Tuesday, October 2

Paying For Politics: You And Me


“Thousands of active troops and veterans were subjected to Mr. Limbaugh’s unpatriotic and indefensible comments on your broadcast,” Senate Majority Leader Harry Reid (D-Nev.) said in his letter to Clear Channel Chief Executive Mark Mays, which mirrors his statements on the Senate floor.The Hill.

Yet, as far as I know, the only people subjected to Rush Limbaugh are people who listen to his show. But, nonetheless, so it begins. Tax dollars, yours and mine, are being spent this week on letters and speeches delivered in Congress to denounce, discredit, and censor. We might as well enjoy the circus, provided the price is nothing more than tax dollars and not free speech or the right to address grievances with our government.

“Well, I don’t know. Maybe he [Rush] was just high on his drugs again,” said Sen. Tom Harkin, (D-Iowa) as reported by Michelle Malkin. “I don’t know whether he was or not. If so, he ought to let us know. But that shouldn’t be an excuse.”

Taking time to record that comment into our Congressional records is so much more important than “providing assistance for poor and elderly families to afford to heat and cool their homes, and the need to continue our commitment to improve education for our nation's children."

This week is banned booked week. It’s sponsored by the American Library Association, American Booksellers Association, the American Booksellers Foundation for Free Expression, the Association of American Publishers, the American Society of Journalists and Authors and the National Association of College Stores.

Hundreds of books are challenged every year. And those who aim to strike them from the shelf often use statements that sound dangerously similar to those of Sen. Reid’s … “This comment was so beyond the pale of decency that it cannot be left alone."

Indecent. Immoral. Impudent.

What are these books? You know the ones: The Harry Potter series by J.K. Rowling, “The Chocolate War” by Robert Cormier, the Alice series by Phyllis Reynolds, “Of Mice and Men” by John Steinbeck, and “I Know Why the Caged Bird Sings” by Maya Angelou.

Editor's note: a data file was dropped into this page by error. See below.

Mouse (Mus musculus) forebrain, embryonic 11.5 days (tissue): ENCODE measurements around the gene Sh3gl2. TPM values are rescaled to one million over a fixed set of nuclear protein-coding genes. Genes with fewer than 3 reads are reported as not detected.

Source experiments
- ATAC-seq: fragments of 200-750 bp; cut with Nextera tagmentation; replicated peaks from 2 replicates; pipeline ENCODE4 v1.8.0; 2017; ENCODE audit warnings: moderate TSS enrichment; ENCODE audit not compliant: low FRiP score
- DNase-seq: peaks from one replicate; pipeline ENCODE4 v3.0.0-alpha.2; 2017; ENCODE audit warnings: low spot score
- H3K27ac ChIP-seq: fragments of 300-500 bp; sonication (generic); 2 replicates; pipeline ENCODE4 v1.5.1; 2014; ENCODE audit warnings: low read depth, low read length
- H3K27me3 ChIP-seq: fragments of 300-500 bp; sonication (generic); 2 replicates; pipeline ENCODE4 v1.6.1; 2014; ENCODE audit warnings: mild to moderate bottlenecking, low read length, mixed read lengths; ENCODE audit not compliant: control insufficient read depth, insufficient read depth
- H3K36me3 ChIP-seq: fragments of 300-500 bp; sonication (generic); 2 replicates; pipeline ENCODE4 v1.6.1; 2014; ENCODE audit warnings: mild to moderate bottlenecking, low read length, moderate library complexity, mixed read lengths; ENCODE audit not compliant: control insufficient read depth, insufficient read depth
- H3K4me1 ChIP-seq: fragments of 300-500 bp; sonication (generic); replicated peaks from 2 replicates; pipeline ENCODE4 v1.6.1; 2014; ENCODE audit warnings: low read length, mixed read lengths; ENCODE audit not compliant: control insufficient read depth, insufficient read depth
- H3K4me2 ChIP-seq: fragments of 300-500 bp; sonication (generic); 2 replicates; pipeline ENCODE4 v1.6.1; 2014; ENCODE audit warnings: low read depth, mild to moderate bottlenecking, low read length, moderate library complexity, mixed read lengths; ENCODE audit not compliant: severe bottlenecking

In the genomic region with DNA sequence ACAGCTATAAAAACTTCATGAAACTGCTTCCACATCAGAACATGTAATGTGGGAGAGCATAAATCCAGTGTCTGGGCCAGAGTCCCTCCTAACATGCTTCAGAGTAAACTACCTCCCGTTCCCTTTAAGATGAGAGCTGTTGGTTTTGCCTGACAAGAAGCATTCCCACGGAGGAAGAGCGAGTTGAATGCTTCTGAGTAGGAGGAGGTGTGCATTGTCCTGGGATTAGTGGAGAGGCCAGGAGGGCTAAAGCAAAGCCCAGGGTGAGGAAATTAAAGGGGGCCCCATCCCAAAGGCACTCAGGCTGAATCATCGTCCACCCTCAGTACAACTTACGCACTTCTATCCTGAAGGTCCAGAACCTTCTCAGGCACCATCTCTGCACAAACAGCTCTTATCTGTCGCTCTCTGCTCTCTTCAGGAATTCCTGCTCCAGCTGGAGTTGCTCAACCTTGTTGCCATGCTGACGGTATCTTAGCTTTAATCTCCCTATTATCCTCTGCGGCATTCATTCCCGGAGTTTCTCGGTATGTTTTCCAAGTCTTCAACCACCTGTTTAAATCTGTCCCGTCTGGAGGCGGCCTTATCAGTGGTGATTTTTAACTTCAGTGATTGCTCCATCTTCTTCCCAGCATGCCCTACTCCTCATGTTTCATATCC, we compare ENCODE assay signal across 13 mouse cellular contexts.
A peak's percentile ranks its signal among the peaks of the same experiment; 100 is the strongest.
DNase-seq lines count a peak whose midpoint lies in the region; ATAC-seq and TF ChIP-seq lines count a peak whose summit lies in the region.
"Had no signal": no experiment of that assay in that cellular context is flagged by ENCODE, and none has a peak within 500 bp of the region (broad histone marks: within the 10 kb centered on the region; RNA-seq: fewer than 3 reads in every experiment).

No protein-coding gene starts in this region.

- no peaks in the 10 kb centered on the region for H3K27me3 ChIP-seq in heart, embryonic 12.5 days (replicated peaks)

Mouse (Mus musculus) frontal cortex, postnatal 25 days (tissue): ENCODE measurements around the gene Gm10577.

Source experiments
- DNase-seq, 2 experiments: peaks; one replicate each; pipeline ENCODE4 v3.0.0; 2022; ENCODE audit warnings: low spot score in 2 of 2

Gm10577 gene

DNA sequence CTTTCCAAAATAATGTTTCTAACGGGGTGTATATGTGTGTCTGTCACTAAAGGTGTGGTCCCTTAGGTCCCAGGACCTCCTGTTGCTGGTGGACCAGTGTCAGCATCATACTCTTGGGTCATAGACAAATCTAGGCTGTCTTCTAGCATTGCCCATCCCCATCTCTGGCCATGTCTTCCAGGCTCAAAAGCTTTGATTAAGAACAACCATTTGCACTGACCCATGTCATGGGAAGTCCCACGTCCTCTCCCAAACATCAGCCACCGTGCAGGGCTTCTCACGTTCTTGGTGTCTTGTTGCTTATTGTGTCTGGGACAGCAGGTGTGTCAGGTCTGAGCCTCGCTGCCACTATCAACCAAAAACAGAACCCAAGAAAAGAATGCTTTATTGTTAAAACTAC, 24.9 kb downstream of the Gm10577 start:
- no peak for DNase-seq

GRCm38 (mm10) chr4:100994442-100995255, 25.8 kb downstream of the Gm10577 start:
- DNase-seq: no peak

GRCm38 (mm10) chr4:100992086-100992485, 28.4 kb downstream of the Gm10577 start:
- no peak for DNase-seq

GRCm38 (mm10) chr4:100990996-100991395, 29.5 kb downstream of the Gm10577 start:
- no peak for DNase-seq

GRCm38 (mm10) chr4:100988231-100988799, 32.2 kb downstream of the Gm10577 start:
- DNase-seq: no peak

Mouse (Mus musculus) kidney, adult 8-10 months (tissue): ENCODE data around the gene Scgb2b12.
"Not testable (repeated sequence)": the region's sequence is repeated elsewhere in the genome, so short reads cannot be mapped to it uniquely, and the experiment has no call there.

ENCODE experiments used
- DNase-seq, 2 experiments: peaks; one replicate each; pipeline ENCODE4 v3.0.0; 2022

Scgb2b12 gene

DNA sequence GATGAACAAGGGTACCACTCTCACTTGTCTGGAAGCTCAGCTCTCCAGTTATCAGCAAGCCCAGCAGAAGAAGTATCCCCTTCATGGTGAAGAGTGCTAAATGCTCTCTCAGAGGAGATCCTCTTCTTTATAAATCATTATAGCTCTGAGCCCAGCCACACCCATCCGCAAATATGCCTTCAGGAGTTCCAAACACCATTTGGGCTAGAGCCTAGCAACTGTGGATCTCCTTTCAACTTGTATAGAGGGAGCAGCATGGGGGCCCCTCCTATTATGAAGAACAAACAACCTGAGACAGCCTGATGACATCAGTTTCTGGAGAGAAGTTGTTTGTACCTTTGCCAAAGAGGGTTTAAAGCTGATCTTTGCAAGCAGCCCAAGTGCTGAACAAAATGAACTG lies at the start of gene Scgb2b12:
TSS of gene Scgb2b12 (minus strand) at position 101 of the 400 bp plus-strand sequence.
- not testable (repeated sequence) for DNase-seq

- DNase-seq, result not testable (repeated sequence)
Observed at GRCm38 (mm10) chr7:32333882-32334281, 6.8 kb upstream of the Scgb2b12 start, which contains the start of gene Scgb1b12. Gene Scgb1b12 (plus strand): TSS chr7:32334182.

All of them round out the top five most challenged books since 2000, but Judy Blume is still the most challenged author. In fact, there were more than 3,000 attempts to remove books between 2000-2005.

You might note that these challenges are not ancient history. On the contrary, they are alive and well today. Challenges to our civil liberties that unnoticed would silence our people. Challenges that aim at radio talk show hosts for talking about what other people already knew. Challenges that convinced me to lend some of my Sunday to The Gylon Jackson Show to discuss a few free speech concepts:

• Don’t allow the ignorance of others to have power over you
• The abuse dies in a day, but the rule of law lasts forever
• We have to protect free speech, even speech we find offensive
• The remedy for the abuse of free speech is more free speech
• Most people want free speech for “them,” but not other people
• Critical speech gives you an opportunity to gauge issue temperature
• Specific words that offend people tend to change over time

Today, given the controversy surrounding Limbaugh, we might remember those points. Or perhaps, maybe it would be best to remember the words of Dwight David Eisenhower …

”And we have got to fight it with something better, not try to conceal the thinking of our own people. They are part of America. And even if they think ideas that are contrary to ours, their right to say them, their right to record them, and their right to have them at places where they're accessible to others is unquestioned, or it's not America.” — Eisenhower

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5 comments:

Kim on 10/2/07, 11:11 AM said...

Transportation troubles, drought and water shortages, failing schools, horrible high school drop-out rates, soaring violent crime numbers, and a nuclear waste dump in the works. That's the Nevada I know and love. Yet our Senator Harry still manages to waste time in Congress complaining about a radio talk show host that he supposedly doesn't listen to anyway.

Nevada is a mess, but at least Rush will get his comeuppance.

Alan on 10/2/07, 1:12 PM said...

Thank you for continuing to shine a light on this issue. I must confess I am a little burned out today and not up to doing another banned books week post.

Rich on 10/2/07, 1:19 PM said...

Thanks Kim and Alan.

Hey Alan,

Personally, I think your posts are perfect. There is no need to add. Again, thank you for bringing banned books week to our attention.

Best,
Rich

Jericho Saved on 10/2/07, 3:11 PM said...

Let them ban books and which book will be next? Your favorite? Mine?

Thanks, Rich, for calling attention to this.

Rich on 10/5/07, 11:57 AM said...

Just in case anyone was wondering:

"Limbaugh’s comments, taken in context, referred to Jesse Macbeth, a confessed and convicted phony, whose faked but graphic war crimes confessions received far wider media notice than his later confession. He had been discharged in boot camp after 40 days of service." — posted by Terresa Monroe-Hamilton

http://noisyroom.net/blog/?p=22972

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